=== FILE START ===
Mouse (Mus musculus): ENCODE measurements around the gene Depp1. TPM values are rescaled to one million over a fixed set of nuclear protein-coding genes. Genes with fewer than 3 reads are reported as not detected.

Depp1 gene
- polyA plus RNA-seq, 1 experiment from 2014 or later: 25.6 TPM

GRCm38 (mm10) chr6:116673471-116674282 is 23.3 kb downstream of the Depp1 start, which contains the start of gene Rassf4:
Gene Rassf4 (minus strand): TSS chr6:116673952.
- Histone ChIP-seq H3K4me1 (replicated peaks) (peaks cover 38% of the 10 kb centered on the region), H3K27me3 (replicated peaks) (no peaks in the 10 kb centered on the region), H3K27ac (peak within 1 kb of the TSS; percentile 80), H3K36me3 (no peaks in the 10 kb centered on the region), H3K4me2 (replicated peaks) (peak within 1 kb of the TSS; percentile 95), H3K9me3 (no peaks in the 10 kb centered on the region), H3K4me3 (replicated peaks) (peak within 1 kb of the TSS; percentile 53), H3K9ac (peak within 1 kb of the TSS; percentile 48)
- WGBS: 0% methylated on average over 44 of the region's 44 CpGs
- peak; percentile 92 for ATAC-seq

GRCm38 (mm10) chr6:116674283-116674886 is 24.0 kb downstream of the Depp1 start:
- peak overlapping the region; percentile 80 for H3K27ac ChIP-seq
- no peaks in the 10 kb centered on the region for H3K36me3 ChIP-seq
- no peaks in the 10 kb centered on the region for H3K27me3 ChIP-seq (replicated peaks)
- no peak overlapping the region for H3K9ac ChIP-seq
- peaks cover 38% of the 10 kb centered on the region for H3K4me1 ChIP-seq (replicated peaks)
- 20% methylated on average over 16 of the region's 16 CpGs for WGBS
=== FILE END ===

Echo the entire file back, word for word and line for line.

Mouse (Mus musculus): ENCODE measurements around the gene Depp1. TPM values are rescaled to one million over a fixed set of nuclear protein-coding genes. Genes with fewer than 3 reads are reported as not detected.

Depp1 gene
- polyA plus RNA-seq, 1 experiment from 2014 or later: 25.6 TPM

GRCm38 (mm10) chr6:116673471-116674282 is 23.3 kb downstream of the Depp1 start, which contains the start of gene Rassf4:
Gene Rassf4 (minus strand): TSS chr6:116673952.
- Histone ChIP-seq H3K4me1 (replicated peaks) (peaks cover 38% of the 10 kb centered on the region), H3K27me3 (replicated peaks) (no peaks in the 10 kb centered on the region), H3K27ac (peak within 1 kb of the TSS; percentile 80), H3K36me3 (no peaks in the 10 kb centered on the region), H3K4me2 (replicated peaks) (peak within 1 kb of the TSS; percentile 95), H3K9me3 (no peaks in the 10 kb centered on the region), H3K4me3 (replicated peaks) (peak within 1 kb of the TSS; percentile 53), H3K9ac (peak within 1 kb of the TSS; percentile 48)
- WGBS: 0% methylated on average over 44 of the region's 44 CpGs
- peak; percentile 92 for ATAC-seq

GRCm38 (mm10) chr6:116674283-116674886 is 24.0 kb downstream of the Depp1 start:
- peak overlapping the region; percentile 80 for H3K27ac ChIP-seq
- no peaks in the 10 kb centered on the region for H3K36me3 ChIP-seq
- no peaks in the 10 kb centered on the region for H3K27me3 ChIP-seq (replicated peaks)
- no peak overlapping the region for H3K9ac ChIP-seq
- peaks cover 38% of the 10 kb centered on the region for H3K4me1 ChIP-seq (replicated peaks)
- 20% methylated on average over 16 of the region's 16 CpGs for WGBS